OKLAHOMA CITY - During a press conference, which was supposed to be about new Veterans Affairs legislation on Friday, Sen. Jim Inhofe (R-OK) said North Korean leader Kim Jong Un would be coming to the White House to engage in talks to “denuclearize” the rogue nation.

“Last night proved that [National Intelligence Director Dan Coates and Director of the Defense Intelligence Agency Gen. Robert Ashley] were wrong on this because [Mr. Kim] has called up now, he’s going to meet in the White House with our President and it could very well be that you’ve seen the last of the problem in North Korea,” Inhofe told reporters at the meeting in Oklahoma City.

He also misidentified Dan Coates as the Director of the CIA. It was corrected for this story.

Inhofe was referring to statements made by the two intelligence chiefs during a Senate hearing last week, in which the pair said they did not believe Mr. Kim’s attitudes towards the US would change.

Mr. Kim, however, did change. Late Thursday, the infamously unpredictable leader extended an unprecedented invitation to President Donald Trump to meet and discuss the future of North Korea’s nuclear program. Mr. Trump accepted the invitation and reportedly plans by to meet by May.

The invitation was a shock given Mr. Kim’s history as a sometimes Twitter target for Mr. Trump, who has repeatedly referred to Mr. Kim as “little rocket man” and has threatened him with “fire and fury.”

Inhofe’s spokesperson, Leacy Burke, said the Senator most likely misspoke and had intended to say Mr. Kim would “meet with the White House, with the President,” adding although Inhofe is the Chair of the Armed Services Committee, he would not be privy to in-depth information about a diplomatic visit like this at this point.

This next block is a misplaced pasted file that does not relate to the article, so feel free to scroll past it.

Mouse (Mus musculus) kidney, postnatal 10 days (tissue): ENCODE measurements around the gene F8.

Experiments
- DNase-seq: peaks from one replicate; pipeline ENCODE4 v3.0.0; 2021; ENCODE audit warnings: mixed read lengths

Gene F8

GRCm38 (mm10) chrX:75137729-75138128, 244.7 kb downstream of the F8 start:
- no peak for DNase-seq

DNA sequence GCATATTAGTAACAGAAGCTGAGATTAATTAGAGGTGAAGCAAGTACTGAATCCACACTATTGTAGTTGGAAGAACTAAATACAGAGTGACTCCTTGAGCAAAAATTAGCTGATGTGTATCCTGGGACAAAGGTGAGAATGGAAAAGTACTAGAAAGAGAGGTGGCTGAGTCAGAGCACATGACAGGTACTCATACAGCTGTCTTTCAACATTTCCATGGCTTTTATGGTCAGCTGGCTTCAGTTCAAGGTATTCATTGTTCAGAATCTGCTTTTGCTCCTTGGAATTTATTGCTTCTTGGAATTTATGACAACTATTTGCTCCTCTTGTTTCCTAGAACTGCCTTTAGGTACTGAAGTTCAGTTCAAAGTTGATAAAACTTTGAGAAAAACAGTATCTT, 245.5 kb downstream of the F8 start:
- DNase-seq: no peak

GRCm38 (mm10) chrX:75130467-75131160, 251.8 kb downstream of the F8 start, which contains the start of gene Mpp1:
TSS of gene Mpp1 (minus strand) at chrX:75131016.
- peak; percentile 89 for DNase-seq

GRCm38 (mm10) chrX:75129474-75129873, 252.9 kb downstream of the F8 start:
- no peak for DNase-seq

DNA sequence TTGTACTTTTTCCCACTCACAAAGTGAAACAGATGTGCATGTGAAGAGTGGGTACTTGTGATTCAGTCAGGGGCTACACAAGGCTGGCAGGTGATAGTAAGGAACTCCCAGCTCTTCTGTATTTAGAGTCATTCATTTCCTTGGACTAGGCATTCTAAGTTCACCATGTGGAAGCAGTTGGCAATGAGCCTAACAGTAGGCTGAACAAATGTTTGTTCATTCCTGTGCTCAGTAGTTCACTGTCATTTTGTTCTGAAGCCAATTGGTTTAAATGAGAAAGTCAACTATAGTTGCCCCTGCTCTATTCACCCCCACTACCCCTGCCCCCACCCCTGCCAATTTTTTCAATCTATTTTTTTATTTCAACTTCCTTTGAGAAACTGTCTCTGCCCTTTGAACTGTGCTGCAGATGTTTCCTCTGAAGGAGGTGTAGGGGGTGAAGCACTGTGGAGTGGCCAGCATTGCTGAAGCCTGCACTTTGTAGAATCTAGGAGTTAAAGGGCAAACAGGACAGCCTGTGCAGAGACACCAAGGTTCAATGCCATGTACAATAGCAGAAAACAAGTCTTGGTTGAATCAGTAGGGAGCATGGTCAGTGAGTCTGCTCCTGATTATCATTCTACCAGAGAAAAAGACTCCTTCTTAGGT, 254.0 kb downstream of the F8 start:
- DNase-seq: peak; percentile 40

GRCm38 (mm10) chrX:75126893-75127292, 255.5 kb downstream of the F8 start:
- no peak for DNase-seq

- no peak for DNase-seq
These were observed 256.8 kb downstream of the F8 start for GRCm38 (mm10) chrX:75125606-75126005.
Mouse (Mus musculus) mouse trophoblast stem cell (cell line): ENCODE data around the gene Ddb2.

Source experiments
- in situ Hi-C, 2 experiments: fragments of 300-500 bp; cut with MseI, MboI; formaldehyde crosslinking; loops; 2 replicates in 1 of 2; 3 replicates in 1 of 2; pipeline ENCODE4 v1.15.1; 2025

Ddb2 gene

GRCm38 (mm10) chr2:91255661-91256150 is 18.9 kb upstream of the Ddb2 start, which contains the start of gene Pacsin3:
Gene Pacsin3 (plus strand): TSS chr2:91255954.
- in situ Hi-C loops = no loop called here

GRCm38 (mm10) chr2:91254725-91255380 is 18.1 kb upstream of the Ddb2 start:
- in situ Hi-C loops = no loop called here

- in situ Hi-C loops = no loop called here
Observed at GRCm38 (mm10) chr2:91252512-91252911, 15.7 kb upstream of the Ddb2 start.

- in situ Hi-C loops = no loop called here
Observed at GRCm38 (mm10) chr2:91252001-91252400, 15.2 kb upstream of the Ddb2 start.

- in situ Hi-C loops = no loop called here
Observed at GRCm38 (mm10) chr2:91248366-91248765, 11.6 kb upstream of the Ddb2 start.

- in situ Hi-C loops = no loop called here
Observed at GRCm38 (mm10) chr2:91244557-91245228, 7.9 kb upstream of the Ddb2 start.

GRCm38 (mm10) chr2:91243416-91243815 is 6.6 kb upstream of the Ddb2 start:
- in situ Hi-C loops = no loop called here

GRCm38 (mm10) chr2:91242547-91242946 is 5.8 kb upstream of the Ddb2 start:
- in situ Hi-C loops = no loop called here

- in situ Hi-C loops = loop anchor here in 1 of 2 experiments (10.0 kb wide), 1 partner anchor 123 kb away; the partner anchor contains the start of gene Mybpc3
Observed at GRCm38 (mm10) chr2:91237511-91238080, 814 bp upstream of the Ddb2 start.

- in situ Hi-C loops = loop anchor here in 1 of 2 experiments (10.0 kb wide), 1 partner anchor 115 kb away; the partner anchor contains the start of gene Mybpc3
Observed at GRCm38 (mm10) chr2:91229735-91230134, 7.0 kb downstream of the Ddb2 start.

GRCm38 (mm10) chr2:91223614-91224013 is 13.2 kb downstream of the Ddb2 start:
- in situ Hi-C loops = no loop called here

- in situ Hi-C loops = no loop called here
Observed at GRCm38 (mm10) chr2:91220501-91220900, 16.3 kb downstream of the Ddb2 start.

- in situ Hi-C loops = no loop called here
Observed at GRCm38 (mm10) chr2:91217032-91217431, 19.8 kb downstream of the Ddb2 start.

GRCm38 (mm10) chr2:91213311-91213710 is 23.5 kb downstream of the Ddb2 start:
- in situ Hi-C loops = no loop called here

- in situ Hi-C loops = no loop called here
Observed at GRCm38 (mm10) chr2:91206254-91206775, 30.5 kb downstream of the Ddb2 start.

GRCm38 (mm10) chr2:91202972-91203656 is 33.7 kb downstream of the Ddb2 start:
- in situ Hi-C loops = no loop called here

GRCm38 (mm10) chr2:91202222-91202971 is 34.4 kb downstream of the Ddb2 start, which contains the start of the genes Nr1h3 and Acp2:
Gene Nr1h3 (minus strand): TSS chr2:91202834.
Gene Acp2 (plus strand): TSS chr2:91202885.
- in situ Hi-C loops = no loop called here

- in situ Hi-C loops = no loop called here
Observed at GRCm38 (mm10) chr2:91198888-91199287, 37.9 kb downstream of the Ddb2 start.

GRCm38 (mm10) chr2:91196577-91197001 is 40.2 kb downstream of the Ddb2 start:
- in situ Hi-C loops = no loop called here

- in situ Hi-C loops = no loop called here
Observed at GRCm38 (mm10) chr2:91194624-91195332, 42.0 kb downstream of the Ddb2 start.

If the negotiations take place, Mr. Trump would be the first sitting U.S. President to meet with the leader of the isolated regime. The first of their kind talks are expected be delicate and fraught with diplomatic quagmires.

Efforts in the past to engage with the Kim family have collapsed after the regime repeatedly broke international agreements. Plans to restart similar talks proved fruitless until the recent diplomatic outreach by the North and South Korean leaders during the recent Winter Olympic Games in South Korea.

The complexity of the proposed face-to-face meeting makes the apparent misstep of Senator Inhofe one that could impact the tone and events of the early planning stages being done on both sides, especially between two leaders with the inclination for brash and dramatic political posturing.

It’s unclear, though, whether Inhofe’s apparent error could have any effect on the progress of discussions, given his high-ranking position in the U.S. Senate. According to the Armed Services Committee website, members are responsible for policy surrounding national security of nuclear energy and “common defense.”

It’s also unclear whether the White House was aware of the comments made by the senior Senator. Question for comment was not returned Friday afternoon